The Broadcasting Standards Authority has rejected four complaints about comments made by disgraced broadcaster Paul Henry.
Its decision, released today, focused on statements made by Mr Henry on the TV One show Breakfast between March and September.
None of the complaints related to Mr Henry questioning whether Governor-General Anand Satyanand was really a New Zealander or mocking the name of Delhi's Chief Minister Sheila Dikshit, which led to his eventual resignation from TVNZ in October.
A decision on those comments will be made in 2011, the BSA said.
On the March 23 episode of Breakfast, Mr Henry read out a joke about New Zealand red wine being so bad in the 1970s that one was called saviour wine because "when you take the first sip you go, 'Jesus Christ!'"
A complaint that his use of the words "Jesus Christ" was offensive was not upheld.
The BSA ruled the phrase was used by many New Zealanders in everyday speech and was not used in an offensive or derogatory way.
It also turned down two complaints made after Mr Henry questioned the quality of immigrant doctors in New Zealand.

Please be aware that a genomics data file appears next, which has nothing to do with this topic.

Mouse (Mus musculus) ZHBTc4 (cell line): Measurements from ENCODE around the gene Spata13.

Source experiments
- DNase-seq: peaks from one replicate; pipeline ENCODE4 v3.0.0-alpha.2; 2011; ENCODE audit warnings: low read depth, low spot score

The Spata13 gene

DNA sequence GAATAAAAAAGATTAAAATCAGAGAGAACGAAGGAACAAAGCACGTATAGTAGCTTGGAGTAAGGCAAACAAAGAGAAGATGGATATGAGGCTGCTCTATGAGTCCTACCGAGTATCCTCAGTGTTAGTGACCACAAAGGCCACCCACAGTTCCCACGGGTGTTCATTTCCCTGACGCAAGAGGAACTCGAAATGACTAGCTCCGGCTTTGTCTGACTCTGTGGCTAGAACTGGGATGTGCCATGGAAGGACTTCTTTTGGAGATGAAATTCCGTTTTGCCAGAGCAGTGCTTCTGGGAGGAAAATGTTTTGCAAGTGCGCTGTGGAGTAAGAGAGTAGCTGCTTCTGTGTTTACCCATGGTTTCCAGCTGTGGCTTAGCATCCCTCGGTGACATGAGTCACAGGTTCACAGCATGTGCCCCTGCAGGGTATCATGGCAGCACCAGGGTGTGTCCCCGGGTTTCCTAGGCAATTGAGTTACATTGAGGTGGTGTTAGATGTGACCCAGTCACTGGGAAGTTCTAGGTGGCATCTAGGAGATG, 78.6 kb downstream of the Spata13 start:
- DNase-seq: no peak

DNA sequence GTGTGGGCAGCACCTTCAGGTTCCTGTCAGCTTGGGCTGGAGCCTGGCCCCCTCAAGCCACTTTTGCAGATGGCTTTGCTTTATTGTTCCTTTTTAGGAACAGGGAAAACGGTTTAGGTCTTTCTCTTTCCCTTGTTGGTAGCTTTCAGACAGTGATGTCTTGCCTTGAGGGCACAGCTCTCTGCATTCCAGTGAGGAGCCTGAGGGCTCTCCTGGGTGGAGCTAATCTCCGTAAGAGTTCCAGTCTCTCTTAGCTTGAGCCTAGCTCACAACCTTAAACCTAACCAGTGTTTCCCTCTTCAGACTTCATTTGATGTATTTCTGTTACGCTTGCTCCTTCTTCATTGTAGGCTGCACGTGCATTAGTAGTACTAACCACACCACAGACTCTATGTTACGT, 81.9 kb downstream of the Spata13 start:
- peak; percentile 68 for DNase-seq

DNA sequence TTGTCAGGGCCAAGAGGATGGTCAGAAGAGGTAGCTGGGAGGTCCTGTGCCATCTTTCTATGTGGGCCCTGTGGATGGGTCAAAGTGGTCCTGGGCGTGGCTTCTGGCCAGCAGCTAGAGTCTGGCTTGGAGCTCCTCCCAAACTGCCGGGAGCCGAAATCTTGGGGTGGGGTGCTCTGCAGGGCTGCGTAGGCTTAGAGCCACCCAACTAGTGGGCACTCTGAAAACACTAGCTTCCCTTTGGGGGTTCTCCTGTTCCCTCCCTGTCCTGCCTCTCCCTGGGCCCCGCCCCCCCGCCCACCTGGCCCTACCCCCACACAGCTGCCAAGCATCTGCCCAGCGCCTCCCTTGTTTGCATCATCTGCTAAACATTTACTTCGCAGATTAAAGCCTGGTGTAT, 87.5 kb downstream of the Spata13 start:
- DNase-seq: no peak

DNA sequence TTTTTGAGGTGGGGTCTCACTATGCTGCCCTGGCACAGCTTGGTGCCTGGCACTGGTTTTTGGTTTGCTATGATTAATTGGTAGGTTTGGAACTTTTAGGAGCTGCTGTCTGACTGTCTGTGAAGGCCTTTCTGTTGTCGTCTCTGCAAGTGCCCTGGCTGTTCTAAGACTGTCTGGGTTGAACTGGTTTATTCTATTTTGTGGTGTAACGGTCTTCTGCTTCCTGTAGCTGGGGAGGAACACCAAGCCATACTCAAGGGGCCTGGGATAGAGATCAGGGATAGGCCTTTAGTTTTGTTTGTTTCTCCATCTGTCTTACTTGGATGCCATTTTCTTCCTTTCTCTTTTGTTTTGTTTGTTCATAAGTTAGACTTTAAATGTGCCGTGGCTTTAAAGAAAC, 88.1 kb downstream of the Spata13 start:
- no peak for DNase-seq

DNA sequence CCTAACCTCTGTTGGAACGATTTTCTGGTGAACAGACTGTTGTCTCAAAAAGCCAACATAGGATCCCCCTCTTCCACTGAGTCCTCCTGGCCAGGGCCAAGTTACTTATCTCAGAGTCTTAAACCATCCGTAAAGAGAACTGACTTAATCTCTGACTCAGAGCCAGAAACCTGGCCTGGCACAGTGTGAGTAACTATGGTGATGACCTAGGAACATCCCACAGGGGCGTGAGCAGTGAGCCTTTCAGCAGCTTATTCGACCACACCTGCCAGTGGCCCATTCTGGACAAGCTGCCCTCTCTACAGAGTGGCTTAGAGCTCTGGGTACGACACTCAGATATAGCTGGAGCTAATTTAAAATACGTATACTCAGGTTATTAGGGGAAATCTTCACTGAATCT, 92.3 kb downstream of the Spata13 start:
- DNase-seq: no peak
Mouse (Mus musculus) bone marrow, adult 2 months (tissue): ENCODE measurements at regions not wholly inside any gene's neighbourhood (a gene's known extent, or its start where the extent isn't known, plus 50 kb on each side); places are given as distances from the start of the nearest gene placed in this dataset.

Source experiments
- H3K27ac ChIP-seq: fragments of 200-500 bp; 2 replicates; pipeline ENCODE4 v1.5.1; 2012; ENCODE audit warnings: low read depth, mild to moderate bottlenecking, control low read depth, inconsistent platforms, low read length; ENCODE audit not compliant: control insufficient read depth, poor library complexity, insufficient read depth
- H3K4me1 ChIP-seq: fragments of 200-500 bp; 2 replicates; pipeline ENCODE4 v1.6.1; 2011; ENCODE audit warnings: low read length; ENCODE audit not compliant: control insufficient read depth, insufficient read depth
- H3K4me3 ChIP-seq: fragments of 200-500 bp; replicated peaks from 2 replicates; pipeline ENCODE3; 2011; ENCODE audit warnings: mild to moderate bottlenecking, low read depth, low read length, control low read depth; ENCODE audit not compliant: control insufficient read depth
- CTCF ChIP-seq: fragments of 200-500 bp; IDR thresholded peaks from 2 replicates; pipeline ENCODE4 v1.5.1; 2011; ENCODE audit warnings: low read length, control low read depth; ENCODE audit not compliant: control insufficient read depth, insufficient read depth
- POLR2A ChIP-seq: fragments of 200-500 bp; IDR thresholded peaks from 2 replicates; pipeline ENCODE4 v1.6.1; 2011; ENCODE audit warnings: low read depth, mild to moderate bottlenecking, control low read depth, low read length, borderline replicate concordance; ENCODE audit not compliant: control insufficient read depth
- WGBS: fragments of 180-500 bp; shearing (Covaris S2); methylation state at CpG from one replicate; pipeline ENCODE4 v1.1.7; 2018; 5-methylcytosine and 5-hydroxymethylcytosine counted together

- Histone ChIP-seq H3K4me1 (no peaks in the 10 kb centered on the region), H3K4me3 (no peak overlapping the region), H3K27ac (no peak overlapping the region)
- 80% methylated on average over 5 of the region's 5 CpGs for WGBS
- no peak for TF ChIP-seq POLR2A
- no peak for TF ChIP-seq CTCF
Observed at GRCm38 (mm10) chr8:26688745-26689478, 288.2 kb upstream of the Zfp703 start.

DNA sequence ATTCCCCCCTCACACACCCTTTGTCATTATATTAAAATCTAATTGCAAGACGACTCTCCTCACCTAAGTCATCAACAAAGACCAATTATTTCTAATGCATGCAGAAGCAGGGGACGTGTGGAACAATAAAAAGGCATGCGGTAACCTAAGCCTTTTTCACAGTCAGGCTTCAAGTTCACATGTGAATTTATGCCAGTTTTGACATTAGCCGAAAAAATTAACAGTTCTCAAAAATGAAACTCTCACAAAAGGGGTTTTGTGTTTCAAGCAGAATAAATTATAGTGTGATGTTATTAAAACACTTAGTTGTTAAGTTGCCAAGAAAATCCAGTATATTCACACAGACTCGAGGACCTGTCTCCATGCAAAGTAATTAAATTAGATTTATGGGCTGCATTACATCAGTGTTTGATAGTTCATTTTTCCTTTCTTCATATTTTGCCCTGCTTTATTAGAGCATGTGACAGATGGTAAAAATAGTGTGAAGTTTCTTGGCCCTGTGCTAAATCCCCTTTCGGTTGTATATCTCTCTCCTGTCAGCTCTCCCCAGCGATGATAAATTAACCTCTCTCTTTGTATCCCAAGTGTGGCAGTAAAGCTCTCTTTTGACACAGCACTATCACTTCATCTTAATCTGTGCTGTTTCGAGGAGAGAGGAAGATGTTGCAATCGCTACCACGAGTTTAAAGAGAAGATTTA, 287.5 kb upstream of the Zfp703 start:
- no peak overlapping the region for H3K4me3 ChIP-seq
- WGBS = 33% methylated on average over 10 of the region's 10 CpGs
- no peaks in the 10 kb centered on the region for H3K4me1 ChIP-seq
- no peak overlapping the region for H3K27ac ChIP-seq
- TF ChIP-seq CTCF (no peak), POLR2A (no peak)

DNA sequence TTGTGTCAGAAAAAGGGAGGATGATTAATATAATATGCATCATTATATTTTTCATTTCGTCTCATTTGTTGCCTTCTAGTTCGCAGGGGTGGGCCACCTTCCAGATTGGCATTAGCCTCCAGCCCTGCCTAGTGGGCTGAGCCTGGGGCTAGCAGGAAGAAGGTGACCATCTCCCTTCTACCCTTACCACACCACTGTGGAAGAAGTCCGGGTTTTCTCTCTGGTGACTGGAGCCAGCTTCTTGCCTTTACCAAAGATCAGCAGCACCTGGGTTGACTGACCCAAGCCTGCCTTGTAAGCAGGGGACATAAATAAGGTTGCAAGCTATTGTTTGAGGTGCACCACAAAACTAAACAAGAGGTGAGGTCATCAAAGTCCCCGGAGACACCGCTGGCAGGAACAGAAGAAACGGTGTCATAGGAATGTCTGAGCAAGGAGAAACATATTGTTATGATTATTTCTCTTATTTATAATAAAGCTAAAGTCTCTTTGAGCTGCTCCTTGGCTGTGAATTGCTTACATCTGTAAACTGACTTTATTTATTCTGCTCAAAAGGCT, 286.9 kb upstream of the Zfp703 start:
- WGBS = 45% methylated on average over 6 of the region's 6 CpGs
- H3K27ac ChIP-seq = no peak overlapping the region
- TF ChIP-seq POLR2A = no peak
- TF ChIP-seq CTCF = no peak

His comments were made after an interview on New Zealand's high reliance on overseas medical staff on an August 9 show.
Mr Henry said "these immigrants can't be as good as our doctors" and that they would stay overseas if they were good because they can make more money there.
That did not breach standards of good taste or decency and denigration, the BSA decision said.
"In our view, the host's comments, which were clearly his personal opinions, were brief and did not carry any invective."
Statements made by Mr Henry on the treatment of Afghan prisoners sparked a complaint from Amnesty International.
During a discussion on the SAS handing over prisoners to Afghan security forces, Mr Henry asked, "does anyone care whether they put drills through the heads of these people that they capture after we give them back to the Afghans or not?"
Amnesty International said the comments were "deeply disturbing, offensive and irresponsible" as well as inflammatory.
The BSA said the choice of words may have offended some, but were intended to provoke discussion rather than promote torture.
"In our view, he was being deliberately provocative and hyperbolic to stimulate a response on an important and topical political issue."
Another complaint over Mr Henry's September 7 contention that Civil Defence kits should contain a gun was turned down on the grounds the comments were intended to be humorous.
It noted that Mr Henry's co-presenter told him it was not the time to make jokes and repeatedly assured the audience Mr Henry was "just joking".
Christchurch's magnitude 7.1 earthquake, which caused widespread damage and sparked a massive civil defence response, had occurred three days earlier.By Hayden Donnell Email Hayden